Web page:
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Hannah Arendt: from Property to Capital ... and Back?

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Scant attention has been paid to the notion of property in Hannah Arendt's thought, and this paper aims to address this gap. For Arendt, property is the realm of privacy, located in the house. She argues that the modern age represented its loss with the expropriation of the peasant classes after the Reformation. As a result, wealth started to be accumulated and became productive through the labor of the new propertyless classes. This new way of dealing with property needed a new notion of property for the laborers. Locke's understanding gave the laborers the hope of being property-owners through their labor and simultaneously justified the unending accumulation of money; nevertheless, property in its true meaning was never recovered. Arendt believes that recovering property under conditions of equality is an essential consideration, and this egalitarian vision of property only can be achieved if law protects property as well as set limits on the accumulation of wealth.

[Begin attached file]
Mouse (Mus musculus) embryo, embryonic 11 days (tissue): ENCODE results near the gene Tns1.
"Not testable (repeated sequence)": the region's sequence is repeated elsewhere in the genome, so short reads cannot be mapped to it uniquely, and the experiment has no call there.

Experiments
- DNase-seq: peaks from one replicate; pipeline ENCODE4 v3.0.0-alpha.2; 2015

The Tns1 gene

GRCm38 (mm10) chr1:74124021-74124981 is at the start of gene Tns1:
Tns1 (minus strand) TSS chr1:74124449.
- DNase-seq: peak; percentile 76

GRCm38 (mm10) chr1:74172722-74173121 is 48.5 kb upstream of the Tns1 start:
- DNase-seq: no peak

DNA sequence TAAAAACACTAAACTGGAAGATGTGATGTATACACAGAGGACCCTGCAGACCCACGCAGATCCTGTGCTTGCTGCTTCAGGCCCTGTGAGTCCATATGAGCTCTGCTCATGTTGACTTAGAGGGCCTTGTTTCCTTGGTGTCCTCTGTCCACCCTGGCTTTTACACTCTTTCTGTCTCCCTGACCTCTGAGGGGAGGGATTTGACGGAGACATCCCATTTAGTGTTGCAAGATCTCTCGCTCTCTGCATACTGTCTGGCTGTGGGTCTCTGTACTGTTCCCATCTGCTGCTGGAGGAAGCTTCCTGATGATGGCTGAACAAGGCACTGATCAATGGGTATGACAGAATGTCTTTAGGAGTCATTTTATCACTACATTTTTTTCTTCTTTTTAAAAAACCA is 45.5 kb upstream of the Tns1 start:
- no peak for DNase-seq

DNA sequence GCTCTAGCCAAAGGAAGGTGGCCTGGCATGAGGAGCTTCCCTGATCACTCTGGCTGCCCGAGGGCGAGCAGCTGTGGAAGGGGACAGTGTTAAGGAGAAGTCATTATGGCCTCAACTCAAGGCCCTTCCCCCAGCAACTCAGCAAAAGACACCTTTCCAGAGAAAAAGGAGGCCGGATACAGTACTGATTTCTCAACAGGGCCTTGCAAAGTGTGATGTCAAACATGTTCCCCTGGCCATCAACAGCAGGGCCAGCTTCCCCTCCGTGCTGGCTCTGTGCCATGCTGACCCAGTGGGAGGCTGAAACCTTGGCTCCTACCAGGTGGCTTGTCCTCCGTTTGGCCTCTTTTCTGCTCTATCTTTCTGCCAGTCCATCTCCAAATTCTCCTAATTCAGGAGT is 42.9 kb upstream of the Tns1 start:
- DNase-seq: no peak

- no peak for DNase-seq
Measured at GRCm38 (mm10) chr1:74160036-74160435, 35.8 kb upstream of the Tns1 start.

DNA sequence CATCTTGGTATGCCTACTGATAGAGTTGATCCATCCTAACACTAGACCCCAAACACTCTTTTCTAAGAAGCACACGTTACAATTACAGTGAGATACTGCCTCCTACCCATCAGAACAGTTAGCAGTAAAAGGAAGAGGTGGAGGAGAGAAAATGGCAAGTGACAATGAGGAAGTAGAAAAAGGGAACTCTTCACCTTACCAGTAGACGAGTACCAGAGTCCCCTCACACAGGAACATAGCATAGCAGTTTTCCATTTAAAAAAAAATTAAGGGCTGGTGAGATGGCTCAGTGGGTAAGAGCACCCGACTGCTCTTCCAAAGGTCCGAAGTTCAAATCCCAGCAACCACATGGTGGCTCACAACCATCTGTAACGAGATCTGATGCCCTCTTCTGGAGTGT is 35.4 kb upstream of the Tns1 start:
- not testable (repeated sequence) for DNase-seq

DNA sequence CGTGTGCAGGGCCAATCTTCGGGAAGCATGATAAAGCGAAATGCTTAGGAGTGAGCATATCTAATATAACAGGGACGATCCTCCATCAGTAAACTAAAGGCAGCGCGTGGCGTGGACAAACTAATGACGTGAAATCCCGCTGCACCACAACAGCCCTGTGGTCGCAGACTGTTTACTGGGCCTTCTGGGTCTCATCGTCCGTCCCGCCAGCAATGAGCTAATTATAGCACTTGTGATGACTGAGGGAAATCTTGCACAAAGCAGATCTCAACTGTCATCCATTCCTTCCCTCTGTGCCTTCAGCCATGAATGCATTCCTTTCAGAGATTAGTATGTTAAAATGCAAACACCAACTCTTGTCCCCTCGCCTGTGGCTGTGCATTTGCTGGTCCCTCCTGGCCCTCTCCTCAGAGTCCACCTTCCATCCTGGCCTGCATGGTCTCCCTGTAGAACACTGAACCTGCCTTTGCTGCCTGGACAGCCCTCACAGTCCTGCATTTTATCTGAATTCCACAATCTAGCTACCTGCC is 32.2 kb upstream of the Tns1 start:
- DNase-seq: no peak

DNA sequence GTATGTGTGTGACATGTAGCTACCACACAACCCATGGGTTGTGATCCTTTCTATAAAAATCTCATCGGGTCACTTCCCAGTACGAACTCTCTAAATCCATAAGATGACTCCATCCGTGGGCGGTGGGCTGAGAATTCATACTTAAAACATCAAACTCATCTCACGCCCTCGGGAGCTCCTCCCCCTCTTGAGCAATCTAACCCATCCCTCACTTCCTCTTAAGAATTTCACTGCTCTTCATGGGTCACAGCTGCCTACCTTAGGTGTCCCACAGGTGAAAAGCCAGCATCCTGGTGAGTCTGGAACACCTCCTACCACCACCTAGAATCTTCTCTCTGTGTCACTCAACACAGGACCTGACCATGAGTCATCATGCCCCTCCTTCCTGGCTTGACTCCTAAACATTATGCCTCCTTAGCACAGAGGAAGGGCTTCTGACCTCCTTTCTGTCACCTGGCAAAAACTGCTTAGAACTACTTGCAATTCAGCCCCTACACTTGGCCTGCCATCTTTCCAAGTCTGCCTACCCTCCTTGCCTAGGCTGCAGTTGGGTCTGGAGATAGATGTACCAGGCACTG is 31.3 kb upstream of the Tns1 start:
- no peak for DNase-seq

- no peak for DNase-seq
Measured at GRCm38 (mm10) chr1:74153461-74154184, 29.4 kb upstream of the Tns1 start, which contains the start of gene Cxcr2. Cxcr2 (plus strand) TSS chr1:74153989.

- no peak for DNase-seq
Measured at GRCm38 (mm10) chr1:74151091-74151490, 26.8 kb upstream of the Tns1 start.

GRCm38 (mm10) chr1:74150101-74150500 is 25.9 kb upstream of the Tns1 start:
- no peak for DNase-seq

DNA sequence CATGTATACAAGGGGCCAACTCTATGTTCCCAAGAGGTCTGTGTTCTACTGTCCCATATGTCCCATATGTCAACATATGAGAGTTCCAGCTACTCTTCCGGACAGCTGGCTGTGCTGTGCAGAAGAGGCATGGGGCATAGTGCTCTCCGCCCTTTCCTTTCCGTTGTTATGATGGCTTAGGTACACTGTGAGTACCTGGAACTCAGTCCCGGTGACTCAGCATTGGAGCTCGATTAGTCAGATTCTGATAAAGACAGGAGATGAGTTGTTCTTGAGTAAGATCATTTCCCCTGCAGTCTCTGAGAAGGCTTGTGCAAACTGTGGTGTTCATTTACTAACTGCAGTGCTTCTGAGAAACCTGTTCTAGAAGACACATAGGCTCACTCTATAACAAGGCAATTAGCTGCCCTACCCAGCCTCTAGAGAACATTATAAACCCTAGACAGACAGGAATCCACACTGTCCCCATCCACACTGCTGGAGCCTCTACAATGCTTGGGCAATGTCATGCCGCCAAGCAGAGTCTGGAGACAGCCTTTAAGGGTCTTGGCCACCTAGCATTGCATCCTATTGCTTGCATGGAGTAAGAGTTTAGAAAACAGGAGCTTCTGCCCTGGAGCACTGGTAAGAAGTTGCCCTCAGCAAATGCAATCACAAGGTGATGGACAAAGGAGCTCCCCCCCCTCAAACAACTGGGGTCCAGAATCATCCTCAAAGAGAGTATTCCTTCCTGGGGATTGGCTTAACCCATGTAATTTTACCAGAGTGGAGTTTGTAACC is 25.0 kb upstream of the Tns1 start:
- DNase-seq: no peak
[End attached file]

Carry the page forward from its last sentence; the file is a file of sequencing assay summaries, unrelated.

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Document Type: Research Article

Publication date: April 1, 2018

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  • Archiv für Rechts- und Sozialphilosophie, edited by authorisation of the International Association for Philosophy of Law and Social Philosophy (IVR), is an international, peer-reviewed journal, first published in 1907. It features original articles on philosophical research on legal and social questions, covering all aspects of social and legal life.
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